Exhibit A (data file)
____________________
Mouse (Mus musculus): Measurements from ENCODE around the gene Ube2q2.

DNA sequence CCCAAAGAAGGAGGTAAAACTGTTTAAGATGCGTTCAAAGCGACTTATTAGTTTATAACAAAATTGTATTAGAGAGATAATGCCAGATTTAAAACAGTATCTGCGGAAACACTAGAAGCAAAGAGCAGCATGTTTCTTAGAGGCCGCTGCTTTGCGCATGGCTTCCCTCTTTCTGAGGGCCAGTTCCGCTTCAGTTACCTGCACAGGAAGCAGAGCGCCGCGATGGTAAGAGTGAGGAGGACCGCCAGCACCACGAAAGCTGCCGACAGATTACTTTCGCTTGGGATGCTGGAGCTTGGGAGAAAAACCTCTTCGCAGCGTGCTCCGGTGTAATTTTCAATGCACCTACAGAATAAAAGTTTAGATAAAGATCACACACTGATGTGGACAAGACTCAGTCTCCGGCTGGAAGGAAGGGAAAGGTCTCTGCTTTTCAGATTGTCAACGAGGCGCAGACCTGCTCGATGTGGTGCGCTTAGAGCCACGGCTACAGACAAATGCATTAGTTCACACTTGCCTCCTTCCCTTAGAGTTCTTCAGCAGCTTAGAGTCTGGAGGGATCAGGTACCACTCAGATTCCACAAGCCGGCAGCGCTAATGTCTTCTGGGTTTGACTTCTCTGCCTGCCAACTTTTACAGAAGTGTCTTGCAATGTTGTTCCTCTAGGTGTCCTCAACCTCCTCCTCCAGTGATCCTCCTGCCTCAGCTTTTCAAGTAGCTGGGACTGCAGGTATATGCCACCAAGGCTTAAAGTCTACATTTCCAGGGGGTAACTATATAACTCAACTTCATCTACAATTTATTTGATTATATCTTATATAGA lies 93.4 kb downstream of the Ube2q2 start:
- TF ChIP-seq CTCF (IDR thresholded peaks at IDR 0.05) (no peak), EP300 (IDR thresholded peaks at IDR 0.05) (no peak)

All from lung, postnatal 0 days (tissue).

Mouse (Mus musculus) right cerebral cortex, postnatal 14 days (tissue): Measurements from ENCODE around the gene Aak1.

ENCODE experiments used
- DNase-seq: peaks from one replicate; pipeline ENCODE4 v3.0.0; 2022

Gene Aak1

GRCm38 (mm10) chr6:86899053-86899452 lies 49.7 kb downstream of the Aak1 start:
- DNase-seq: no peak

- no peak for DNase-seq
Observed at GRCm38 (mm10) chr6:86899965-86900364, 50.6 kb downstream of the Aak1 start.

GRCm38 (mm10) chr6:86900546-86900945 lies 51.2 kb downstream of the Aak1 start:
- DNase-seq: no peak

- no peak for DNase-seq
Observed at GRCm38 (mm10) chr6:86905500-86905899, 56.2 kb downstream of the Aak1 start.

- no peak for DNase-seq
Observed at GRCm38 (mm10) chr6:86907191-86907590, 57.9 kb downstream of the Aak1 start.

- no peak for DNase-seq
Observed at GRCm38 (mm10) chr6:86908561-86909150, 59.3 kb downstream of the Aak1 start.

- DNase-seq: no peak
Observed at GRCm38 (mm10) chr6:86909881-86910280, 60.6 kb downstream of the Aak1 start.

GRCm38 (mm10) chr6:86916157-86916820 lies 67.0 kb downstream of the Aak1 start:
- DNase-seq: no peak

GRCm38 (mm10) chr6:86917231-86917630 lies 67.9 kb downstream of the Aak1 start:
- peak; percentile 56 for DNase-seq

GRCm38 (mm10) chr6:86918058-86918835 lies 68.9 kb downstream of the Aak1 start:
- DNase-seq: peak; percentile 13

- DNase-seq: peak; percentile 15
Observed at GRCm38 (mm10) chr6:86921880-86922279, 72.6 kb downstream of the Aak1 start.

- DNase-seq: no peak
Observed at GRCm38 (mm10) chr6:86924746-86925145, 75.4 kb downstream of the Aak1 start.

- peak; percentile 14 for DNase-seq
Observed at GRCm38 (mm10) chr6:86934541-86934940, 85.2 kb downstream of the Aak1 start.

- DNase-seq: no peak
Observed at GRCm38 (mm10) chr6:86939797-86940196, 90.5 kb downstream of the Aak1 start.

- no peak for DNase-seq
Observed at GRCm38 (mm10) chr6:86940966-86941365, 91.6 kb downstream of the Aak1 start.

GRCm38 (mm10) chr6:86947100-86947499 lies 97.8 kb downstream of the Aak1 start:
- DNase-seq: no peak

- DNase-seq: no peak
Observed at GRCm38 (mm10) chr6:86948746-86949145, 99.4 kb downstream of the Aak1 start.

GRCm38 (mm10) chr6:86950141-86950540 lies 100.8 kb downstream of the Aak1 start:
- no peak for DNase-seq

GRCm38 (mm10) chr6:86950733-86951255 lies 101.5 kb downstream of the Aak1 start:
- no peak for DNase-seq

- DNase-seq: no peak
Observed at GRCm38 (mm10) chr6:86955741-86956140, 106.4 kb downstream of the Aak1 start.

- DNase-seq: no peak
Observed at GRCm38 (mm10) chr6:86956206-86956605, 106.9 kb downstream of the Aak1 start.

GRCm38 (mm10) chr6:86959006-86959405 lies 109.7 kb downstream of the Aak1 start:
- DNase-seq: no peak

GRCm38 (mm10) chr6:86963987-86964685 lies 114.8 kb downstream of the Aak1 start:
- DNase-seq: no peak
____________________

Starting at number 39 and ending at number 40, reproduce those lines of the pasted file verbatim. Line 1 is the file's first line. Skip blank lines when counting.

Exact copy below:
GRCm38 (mm10) chr6:86947100-86947499 lies 97.8 kb downstream of the Aak1 start:
- DNase-seq: no peak